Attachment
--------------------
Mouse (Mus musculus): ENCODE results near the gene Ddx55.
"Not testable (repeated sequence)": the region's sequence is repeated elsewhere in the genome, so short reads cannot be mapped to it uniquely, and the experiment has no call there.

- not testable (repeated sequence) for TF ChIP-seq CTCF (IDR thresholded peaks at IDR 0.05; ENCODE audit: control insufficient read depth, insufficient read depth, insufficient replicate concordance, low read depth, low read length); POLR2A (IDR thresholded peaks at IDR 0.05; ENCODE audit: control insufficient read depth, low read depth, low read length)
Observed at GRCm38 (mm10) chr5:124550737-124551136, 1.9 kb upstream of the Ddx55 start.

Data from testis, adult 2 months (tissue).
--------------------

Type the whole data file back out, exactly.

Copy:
Mouse (Mus musculus): ENCODE results near the gene Ddx55.
"Not testable (repeated sequence)": the region's sequence is repeated elsewhere in the genome, so short reads cannot be mapped to it uniquely, and the experiment has no call there.

- not testable (repeated sequence) for TF ChIP-seq CTCF (IDR thresholded peaks at IDR 0.05; ENCODE audit: control insufficient read depth, insufficient read depth, insufficient replicate concordance, low read depth, low read length); POLR2A (IDR thresholded peaks at IDR 0.05; ENCODE audit: control insufficient read depth, low read depth, low read length)
Observed at GRCm38 (mm10) chr5:124550737-124551136, 1.9 kb upstream of the Ddx55 start.

Data from testis, adult 2 months (tissue).